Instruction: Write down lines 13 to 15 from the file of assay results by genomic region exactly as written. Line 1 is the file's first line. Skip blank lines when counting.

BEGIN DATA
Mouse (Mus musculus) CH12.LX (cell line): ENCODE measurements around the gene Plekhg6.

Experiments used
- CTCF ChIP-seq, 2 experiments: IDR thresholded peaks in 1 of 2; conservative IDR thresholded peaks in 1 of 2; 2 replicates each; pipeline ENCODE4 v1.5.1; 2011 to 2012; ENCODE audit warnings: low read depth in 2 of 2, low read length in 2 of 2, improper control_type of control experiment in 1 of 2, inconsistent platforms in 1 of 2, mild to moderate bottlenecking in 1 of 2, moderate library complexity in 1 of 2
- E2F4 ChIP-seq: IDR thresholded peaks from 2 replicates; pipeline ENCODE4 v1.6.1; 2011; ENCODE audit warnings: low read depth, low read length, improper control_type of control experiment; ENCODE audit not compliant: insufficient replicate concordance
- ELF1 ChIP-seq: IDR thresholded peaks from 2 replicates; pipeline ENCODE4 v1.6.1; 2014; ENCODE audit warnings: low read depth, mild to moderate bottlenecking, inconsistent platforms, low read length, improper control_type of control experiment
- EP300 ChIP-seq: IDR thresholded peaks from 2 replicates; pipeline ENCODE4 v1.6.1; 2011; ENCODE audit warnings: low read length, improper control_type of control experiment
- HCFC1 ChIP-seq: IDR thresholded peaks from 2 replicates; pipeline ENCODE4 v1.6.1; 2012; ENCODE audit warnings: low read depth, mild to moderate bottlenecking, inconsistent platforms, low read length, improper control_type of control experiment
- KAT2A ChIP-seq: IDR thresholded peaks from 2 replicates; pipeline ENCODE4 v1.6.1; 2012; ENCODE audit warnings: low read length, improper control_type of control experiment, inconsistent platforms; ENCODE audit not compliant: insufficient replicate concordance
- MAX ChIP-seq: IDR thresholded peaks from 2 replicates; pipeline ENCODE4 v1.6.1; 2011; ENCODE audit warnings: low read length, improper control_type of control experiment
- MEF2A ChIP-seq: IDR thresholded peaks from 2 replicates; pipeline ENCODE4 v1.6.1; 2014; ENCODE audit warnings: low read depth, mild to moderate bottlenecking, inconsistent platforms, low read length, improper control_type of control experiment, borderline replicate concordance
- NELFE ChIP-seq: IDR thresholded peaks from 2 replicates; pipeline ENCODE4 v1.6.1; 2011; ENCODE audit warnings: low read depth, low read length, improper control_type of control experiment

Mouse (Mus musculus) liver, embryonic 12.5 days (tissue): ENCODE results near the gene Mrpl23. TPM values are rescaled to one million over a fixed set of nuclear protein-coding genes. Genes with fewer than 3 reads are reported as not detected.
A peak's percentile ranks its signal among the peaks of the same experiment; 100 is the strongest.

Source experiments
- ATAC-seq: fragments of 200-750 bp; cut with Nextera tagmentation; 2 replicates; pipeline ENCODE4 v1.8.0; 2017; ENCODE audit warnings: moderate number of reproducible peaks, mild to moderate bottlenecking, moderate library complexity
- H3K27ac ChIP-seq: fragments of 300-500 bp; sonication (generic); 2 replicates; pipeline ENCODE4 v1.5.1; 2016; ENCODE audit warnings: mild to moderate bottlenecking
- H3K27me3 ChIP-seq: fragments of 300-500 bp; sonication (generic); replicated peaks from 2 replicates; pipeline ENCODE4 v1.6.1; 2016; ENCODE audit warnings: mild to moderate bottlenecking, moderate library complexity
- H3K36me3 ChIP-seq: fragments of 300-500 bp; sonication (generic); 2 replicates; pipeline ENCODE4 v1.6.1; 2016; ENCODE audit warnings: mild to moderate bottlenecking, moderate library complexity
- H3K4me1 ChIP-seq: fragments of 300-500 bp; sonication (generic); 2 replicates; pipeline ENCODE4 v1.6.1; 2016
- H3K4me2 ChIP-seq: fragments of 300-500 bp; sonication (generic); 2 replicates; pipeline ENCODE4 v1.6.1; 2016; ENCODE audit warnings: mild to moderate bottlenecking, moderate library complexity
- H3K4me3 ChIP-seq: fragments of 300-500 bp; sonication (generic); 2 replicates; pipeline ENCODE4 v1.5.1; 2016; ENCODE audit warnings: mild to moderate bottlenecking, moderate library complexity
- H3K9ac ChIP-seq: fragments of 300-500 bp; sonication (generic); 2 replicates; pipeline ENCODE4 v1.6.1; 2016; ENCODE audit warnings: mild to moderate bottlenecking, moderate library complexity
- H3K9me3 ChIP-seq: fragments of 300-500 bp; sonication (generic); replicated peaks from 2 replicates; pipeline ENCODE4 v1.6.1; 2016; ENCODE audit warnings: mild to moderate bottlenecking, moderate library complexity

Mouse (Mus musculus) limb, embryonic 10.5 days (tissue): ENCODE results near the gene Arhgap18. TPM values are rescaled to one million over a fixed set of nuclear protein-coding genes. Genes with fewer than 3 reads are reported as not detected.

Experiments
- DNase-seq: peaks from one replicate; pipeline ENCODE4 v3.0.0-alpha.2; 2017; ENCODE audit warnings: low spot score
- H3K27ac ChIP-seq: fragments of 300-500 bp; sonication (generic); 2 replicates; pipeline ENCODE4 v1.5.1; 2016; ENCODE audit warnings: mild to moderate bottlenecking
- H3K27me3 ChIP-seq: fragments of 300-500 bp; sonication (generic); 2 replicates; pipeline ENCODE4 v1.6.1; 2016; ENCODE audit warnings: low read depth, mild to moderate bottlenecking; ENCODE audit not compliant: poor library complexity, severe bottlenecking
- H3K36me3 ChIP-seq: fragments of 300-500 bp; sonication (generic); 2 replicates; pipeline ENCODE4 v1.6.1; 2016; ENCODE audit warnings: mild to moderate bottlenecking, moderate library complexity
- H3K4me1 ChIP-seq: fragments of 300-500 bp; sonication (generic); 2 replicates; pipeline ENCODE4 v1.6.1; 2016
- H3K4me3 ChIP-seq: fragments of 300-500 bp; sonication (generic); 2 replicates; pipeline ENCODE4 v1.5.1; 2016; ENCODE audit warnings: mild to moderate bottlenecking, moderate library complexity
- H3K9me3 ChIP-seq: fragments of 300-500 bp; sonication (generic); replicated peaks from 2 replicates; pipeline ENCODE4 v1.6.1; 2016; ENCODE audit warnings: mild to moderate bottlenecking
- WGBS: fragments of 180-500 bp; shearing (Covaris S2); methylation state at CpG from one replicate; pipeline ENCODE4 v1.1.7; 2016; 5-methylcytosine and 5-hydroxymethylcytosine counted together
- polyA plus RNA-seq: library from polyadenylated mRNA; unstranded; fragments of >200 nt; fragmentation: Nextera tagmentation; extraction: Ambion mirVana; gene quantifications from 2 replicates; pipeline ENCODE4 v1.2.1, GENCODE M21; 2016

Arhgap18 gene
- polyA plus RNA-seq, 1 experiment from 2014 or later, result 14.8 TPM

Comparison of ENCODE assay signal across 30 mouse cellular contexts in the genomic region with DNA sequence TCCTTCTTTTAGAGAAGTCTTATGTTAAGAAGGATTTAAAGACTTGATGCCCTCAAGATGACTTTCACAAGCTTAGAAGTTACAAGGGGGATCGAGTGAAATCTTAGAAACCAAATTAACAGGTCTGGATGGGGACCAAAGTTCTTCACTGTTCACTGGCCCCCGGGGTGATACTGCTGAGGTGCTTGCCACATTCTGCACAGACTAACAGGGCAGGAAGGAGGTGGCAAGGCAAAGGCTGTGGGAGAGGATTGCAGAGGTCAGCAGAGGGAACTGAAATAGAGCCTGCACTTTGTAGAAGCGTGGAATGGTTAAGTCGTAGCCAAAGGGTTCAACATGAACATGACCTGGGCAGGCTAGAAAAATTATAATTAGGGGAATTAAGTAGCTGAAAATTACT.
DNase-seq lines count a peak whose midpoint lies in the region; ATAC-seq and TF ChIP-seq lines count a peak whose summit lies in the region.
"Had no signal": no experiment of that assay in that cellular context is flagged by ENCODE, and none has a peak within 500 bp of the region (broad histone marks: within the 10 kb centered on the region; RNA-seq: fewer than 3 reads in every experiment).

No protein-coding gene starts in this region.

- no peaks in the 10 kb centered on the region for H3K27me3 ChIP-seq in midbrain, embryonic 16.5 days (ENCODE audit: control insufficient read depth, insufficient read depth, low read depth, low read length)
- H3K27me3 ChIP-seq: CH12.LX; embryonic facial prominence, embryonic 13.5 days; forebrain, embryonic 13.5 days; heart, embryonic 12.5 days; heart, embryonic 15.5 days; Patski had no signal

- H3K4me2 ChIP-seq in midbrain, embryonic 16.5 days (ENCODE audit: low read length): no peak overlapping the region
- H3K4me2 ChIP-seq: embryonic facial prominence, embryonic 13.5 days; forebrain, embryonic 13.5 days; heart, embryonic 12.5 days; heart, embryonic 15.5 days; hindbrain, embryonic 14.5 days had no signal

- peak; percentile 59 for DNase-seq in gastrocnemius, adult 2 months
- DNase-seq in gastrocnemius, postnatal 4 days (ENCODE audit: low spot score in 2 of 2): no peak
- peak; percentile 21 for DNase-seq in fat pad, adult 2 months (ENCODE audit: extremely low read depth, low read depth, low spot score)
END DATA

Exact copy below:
A peak's percentile ranks its signal among the peaks of the same experiment; 100 is the strongest.

Source experiments
- ATAC-seq: fragments of 200-750 bp; cut with Nextera tagmentation; 2 replicates; pipeline ENCODE4 v1.8.0; 2017; ENCODE audit warnings: moderate number of reproducible peaks, mild to moderate bottlenecking, moderate library complexity